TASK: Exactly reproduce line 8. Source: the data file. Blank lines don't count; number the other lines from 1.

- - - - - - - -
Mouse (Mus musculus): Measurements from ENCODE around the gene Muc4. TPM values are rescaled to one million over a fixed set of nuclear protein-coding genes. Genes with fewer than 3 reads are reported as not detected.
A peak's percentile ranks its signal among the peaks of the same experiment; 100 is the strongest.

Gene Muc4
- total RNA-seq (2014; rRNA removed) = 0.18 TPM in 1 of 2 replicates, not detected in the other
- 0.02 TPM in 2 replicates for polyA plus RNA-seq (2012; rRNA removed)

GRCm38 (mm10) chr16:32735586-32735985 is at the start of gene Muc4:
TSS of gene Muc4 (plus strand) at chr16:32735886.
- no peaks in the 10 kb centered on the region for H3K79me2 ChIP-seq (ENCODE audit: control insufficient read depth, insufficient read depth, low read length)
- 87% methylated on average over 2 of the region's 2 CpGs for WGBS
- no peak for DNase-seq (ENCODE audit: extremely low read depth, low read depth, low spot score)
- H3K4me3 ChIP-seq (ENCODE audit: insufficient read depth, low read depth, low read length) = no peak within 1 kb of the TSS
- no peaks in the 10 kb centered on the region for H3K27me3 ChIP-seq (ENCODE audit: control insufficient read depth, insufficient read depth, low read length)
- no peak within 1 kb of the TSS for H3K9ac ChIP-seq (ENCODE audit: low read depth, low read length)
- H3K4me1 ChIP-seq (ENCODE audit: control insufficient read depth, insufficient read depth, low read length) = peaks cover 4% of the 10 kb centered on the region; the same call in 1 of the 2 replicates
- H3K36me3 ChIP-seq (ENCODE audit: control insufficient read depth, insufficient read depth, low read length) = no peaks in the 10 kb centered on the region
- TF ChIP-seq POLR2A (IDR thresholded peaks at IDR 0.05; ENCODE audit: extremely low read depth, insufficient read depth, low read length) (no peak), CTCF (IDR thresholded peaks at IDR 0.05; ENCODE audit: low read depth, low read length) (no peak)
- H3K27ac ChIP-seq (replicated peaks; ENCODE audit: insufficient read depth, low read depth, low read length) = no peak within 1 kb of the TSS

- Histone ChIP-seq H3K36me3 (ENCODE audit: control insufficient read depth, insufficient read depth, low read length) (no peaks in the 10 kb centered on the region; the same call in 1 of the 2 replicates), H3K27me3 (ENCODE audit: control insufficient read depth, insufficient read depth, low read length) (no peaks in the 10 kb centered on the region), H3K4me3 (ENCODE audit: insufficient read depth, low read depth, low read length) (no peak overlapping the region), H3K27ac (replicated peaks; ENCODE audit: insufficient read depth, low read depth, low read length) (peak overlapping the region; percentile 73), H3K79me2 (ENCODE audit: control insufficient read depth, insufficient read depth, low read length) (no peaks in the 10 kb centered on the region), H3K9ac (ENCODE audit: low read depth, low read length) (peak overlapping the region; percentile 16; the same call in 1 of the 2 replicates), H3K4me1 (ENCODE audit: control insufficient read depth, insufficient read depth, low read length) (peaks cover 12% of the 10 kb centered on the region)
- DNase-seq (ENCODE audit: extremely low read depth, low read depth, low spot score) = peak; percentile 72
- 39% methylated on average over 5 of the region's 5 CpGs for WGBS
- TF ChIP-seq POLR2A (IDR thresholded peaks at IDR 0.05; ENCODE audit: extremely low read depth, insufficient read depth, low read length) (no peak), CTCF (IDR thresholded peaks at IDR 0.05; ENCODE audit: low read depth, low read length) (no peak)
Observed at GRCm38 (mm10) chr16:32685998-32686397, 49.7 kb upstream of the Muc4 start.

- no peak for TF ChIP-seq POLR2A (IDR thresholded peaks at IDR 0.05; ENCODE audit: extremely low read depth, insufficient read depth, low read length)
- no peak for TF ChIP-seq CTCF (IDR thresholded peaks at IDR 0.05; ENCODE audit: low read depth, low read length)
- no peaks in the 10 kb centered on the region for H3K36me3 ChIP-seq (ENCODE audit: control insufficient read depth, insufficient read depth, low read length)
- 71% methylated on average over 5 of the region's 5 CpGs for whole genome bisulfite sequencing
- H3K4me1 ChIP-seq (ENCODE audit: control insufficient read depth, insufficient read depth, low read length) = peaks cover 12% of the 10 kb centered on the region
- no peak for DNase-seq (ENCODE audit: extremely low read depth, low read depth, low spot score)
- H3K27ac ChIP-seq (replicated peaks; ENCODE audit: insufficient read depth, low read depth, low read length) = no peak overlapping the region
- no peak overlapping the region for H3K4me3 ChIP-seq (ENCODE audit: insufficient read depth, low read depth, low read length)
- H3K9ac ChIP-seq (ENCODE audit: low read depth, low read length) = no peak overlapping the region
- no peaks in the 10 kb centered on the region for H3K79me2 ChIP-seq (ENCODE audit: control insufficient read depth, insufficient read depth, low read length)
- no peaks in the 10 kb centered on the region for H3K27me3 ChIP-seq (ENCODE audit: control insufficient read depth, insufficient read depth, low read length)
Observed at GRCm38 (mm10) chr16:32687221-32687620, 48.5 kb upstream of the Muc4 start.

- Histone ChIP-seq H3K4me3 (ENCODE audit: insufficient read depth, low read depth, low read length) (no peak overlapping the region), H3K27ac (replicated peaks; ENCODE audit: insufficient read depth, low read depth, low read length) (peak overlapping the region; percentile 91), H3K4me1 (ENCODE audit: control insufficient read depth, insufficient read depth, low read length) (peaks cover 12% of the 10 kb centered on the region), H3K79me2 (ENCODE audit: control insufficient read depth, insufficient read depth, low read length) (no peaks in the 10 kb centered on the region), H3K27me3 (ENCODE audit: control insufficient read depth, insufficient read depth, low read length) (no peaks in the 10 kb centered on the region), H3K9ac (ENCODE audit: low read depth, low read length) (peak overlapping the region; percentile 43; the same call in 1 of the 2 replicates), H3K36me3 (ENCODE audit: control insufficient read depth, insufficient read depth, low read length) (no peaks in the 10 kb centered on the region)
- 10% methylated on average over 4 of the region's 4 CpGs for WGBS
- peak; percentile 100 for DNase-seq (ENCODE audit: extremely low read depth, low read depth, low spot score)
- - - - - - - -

- no peaks in the 10 kb centered on the region for H3K79me2 ChIP-seq (ENCODE audit: control insufficient read depth, insufficient read depth, low read length)